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OSU proposes 3% tuition hike

Officials at Ohio State University say they're pleased with a House bill that increases state funding for higher education. It's a variation of Governor Strickland's universities compact proposal that exchanges higher amounts of state support for reduced tuition increases. But the bill has yet to pass the scrutiny of the Senate and governor.

No one knows yet how much Ohio State's tuition will cost for the next academic year. OSU's Vice President for Business and Finance is recommending that the university website show a 3% percent increase along with a caveat that reads "preliminary and subject to change." Bill Shkurti says the 3% figure comes from the House's legislation.

"State support will increase 2% over the current year and tuition can increase 3% for the year coming up," Shkurti says. "Then for the following year state support will increase 10% and we expect tuition to be held at no increase for resident undergraduate students."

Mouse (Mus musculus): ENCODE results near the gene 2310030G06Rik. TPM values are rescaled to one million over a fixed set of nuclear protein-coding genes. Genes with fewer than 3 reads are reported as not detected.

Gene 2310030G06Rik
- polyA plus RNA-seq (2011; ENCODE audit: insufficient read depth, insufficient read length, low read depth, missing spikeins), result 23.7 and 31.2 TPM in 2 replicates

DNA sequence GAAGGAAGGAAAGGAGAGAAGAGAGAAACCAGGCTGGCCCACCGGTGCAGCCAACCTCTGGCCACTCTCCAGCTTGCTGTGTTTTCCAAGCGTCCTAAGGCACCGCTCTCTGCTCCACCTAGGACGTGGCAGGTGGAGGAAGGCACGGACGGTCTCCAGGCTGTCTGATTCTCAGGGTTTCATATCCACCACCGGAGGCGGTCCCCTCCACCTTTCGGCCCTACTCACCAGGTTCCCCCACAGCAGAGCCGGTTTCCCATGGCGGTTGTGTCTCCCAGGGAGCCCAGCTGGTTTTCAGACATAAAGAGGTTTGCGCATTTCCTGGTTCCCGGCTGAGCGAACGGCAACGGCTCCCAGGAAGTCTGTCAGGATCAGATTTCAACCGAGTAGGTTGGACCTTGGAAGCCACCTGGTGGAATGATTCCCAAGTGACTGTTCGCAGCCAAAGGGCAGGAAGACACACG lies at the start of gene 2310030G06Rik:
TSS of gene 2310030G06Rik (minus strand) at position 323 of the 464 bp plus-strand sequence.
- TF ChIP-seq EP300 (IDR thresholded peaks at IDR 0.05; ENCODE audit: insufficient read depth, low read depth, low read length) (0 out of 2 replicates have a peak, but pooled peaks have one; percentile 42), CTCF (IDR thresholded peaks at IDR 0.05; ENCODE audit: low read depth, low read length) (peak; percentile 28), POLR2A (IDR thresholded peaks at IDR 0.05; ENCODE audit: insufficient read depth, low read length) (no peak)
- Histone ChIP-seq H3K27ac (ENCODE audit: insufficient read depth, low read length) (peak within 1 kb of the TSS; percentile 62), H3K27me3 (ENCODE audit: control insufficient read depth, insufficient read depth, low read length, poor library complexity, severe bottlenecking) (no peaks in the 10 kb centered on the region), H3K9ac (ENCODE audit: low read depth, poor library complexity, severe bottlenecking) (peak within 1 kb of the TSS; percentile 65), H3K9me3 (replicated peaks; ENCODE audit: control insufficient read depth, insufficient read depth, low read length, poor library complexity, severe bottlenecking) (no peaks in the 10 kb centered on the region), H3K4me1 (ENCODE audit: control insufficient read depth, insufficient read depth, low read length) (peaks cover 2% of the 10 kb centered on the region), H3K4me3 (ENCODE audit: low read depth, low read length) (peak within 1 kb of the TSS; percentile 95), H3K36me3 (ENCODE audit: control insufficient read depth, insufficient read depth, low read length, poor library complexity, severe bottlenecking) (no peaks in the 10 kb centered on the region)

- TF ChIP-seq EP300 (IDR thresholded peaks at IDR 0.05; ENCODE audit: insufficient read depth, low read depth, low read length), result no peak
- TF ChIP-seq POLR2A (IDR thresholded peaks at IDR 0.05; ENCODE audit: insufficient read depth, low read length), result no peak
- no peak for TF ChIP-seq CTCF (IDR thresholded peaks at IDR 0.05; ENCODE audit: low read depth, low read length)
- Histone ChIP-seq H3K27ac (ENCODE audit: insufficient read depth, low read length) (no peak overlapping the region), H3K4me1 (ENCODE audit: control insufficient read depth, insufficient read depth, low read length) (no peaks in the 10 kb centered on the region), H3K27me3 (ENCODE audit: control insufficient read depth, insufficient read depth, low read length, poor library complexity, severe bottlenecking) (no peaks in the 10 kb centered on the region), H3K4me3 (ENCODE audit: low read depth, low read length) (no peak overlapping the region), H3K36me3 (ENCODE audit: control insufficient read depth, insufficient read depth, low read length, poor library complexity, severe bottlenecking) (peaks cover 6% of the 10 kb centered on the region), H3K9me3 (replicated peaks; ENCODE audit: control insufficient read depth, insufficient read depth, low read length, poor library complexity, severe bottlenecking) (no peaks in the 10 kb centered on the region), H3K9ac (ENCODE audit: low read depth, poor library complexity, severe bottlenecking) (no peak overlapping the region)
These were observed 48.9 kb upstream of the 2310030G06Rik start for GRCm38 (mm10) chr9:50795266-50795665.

That would be historic, Shkurti says. In 2003, Ohio State increased tuition 19%. In 2004, tuition went up 17%. In 2005, 13 1/2%. The state would give the university a 2% increase next fiscal year, but would raise it to 10% in Fiscal Year 2009.

"What it is, is the lowest increase in tuition in 21 years and the highest increase in state funding in 23 years," Shkurti says. "So that's pretty historic the way we look at it."

The strong bipartisan support in the House is encouraging, Shkurti says. But Governor Strickland has not endorsed the plan. He says he'll have to study the entire budget proposal and figure out where the money will come from.

"They made some changes which I don't think are necessarily an improvement on what I was suggesting," says Gov. Strickland. "But [they are] changes that continue to reflect the need for the state to invest more in the higher education of our young people."

"The university's Shkurti says he wants assurances that the state will deliver the promised 10% in 2009.

"We want to get a better understanding with legislative leaders and the governor, what happens if the national economy tanks and then the state economy falls off and the state is not able to live up to its side of the bargain, and we've already promised students that their tuition is not going to be raised. Where does that leave us?"

Until then, Shkurti recommends that Ohio State's board of trustees delay action on tuition until the legislature's budget process is complete.